Fingerprint Readers

Fingerprint recognition is already used for numerous applications, mostly thanks to the fact that required technology and complexity are far less when compared to other biometrics. However, a secure and reliable fingerprint reader requires more than just the technology to read a fingerprint. We leave traces of our fingerprints practically everywhere, and material as well as instructions to produce ‘fake’ fingerprints of a victim are easily attainable. liveness detection is therefore a must-have on a good fingerprint reader.

Existing applications of fingerprint readers are for access control on computerized systems or on portable media, for time and attendance management, for physical access control such as fingerprint locks on doors and safes. Also some governments are using fingerprint readers for border control, this is already the case in the United States and in Japan.


There exist four types of fingerprint readers:

  1. Optical readers take a visual image of the fingerprint using a digital camera. These fingerprint readers come at cheap prices, but also have some disadvantages. Optical readers are more easy to fool than other fingerprint readers and more quickly yield false negatives in less than ideal conditions.
  2. Capacitive or CMOS readers use capacitors and thus electrical current to form an image of the fingerprint, this image is based on the actual shape of the fingerprint. Therefore CMOS readers are more difficult to fool than optical readers, while they still come with price tags starting well below 100 euro’s.
  3. Ultrasound fingerprint readers use high frequency sound waves to penetrate the epidermal (outer) layer of the skin. They do not read the fingerprint on the outer layer of the skin and therefore eliminate false rejects due to scars or uncleaned hands. These fingerprint readers are supposed to be very difficult to fool, which makes them very popular even if the price is significantly higher than for a CMOS reader.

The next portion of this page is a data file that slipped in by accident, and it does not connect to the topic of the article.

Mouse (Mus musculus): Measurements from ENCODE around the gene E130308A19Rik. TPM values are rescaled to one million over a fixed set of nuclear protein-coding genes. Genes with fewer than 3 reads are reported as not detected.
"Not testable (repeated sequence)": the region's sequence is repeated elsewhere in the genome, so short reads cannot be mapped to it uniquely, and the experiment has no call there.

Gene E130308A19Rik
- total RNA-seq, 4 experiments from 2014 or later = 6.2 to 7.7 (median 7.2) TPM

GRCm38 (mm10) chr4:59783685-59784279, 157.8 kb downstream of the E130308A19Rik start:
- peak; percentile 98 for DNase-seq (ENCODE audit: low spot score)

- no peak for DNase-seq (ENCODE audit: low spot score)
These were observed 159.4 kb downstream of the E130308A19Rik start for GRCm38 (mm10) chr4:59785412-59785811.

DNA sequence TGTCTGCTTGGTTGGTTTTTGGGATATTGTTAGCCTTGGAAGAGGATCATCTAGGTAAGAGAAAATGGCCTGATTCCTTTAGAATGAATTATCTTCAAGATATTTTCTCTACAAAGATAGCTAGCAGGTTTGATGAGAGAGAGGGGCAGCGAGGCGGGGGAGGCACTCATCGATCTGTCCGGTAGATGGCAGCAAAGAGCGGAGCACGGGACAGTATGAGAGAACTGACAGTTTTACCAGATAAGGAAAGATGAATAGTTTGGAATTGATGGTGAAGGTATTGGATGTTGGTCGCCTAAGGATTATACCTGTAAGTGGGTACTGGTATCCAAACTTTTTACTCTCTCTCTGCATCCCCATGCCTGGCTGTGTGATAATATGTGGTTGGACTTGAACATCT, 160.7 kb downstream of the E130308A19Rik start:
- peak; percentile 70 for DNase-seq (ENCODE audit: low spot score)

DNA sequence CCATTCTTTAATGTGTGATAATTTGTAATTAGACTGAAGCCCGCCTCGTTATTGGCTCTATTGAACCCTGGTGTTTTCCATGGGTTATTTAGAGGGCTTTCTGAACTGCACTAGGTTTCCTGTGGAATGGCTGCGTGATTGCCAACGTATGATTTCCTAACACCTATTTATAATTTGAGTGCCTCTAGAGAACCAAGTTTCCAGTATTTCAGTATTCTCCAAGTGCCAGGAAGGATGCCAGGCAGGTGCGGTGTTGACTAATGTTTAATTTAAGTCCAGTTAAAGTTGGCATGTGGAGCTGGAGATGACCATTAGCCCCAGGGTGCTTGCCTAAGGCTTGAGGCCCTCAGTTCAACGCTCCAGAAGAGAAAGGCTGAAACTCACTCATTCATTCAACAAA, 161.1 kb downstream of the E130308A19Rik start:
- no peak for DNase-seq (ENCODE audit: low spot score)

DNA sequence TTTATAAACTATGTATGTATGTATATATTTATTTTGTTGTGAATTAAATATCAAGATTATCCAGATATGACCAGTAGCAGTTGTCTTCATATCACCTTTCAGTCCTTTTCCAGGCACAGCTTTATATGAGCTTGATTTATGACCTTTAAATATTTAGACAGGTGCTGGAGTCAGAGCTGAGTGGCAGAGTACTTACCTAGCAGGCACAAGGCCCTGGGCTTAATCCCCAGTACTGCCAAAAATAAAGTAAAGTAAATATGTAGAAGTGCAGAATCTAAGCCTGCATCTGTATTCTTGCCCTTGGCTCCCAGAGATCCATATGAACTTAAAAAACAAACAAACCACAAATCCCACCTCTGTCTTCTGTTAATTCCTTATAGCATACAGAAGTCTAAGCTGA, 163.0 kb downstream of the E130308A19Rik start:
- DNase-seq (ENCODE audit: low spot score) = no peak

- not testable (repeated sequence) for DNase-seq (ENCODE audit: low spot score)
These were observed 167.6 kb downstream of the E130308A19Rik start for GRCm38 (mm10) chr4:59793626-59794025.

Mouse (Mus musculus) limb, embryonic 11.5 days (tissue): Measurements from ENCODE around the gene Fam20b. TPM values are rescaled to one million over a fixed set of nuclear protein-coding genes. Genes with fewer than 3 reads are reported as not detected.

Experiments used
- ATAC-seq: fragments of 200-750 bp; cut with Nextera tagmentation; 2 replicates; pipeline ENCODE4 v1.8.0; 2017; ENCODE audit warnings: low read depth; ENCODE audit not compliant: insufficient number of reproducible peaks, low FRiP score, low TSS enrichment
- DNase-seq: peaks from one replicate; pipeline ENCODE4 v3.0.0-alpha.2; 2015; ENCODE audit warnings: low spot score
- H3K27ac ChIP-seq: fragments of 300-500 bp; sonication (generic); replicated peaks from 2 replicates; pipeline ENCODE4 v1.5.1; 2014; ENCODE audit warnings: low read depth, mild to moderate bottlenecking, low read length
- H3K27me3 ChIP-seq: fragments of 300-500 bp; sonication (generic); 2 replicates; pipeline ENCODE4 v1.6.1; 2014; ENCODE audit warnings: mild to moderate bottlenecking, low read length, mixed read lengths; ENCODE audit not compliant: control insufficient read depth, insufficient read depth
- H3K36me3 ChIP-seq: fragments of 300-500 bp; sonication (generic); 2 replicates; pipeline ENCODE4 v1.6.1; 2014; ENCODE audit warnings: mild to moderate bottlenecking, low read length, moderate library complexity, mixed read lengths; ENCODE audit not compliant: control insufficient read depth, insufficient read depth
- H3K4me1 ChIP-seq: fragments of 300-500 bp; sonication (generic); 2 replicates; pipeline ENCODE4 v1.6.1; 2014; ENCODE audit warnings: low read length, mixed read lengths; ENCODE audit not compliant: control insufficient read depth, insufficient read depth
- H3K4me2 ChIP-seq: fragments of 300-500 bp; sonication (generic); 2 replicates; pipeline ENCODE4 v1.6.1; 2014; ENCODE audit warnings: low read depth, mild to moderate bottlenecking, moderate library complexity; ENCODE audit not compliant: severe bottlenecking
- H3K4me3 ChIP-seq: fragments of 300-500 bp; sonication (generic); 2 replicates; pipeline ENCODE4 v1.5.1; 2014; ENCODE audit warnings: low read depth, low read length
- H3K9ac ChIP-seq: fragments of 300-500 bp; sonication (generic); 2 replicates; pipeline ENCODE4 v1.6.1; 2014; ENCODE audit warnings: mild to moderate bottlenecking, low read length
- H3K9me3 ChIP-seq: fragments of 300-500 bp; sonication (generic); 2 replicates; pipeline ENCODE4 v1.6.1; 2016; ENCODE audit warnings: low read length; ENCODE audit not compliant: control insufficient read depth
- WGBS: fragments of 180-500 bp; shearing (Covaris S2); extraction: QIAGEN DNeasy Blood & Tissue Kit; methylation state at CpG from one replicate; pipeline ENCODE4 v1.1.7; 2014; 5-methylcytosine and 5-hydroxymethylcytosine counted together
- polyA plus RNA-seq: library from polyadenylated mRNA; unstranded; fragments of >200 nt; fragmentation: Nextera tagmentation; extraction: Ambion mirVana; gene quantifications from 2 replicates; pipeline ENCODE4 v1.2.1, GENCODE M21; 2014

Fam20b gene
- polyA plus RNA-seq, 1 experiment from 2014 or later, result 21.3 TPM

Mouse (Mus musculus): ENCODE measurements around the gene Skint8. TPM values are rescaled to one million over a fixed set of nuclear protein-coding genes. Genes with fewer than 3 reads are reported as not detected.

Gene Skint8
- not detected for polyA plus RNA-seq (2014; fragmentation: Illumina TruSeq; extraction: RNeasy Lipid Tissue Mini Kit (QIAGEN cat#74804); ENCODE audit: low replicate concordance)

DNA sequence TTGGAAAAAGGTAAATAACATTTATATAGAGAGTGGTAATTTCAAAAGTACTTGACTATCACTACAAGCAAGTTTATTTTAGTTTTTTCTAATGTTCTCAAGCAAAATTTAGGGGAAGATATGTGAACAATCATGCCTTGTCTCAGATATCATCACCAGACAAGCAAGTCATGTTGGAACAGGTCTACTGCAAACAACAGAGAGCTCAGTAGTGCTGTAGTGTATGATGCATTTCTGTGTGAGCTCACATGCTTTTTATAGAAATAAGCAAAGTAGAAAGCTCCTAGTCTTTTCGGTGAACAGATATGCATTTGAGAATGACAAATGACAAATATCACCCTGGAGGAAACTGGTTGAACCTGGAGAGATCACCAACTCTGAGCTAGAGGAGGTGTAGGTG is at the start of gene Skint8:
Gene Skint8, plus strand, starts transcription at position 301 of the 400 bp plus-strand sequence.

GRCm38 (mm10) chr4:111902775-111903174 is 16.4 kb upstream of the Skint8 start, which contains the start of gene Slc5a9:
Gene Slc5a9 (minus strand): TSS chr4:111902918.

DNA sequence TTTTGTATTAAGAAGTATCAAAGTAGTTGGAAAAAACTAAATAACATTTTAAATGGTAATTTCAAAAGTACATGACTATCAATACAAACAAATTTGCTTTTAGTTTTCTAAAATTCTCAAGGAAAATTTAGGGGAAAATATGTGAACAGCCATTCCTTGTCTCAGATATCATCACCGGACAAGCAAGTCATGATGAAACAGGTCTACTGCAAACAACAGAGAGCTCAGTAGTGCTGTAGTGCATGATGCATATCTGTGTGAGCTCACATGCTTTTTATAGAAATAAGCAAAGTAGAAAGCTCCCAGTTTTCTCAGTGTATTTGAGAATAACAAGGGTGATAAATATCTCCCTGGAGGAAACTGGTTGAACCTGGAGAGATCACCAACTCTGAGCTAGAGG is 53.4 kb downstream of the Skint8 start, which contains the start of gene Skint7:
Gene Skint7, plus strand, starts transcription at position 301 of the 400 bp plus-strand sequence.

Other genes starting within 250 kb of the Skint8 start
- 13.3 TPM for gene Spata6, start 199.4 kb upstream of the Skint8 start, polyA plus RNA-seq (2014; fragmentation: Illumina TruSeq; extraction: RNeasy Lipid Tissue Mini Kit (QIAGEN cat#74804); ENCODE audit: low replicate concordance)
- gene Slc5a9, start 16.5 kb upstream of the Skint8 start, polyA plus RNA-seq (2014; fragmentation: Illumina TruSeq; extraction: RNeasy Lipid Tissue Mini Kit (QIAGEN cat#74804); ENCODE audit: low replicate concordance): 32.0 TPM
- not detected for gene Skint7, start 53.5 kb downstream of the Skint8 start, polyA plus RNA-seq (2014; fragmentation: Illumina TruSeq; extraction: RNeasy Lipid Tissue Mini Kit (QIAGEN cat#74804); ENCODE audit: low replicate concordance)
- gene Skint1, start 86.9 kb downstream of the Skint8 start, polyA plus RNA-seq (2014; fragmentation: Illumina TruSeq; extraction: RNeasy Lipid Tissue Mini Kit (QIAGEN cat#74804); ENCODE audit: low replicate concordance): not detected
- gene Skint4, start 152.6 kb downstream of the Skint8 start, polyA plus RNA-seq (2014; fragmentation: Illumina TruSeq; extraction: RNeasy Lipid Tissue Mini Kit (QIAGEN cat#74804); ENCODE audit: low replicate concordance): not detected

4. Thermal readers sense the temperature differences on the contact surface, in between fingerprint ridges and valleys. The fact that thermal fingerprint readers have a number of disadvantages makes them far less popular than the previous types. These fingerprint readers have high power consumption, which makes them difficult to use in mobile applications, and their performance is very dependent on the environment temperature.

Next to these four types, fingerprint readers are divided in between touch and swipe readers. A swipe reader has a small contact surface over which you swipe your fingerprint. On a touch reader you just have to press and release your finger. In general touch readers are more easy to use, swipe readers require a bit of practice the first times the device is used.


An overview of fingerprint reader manufacturers, with links to devices which have been reviewed by

  • Upek fingerprint readers are integrated in Lenovo Thinkpad and Sony Vaio notebooks as well as in certain notebooks of Acer, Asus and Dell. The same fingerprint readers you will also find in mobile harddisks of LaCie, in safes from Honeywell, and for physical access control (door security). Upek also developped different standalone (USB) readers such as the Upek Eikon and the EikonTouch series. Unfortunately Upek has been acquired by AuthenTec in 2010, this company in its turn has been acquired by Apple in 2012 which makes it unlikely that they will market any more standalone fingerprint readers.
  • Futronic is a Hong Kong based company specialized in fingerprint recognition.
  • Digital Persona is the company behind the popular U.are.U fingerprint readers.
  • Secugen is mostly known from the Hamster series of fingerprint readers, they also offer combined fingerprint / smart card reader devices.
  • Qualcomm offers ultrasound fingerprint readers.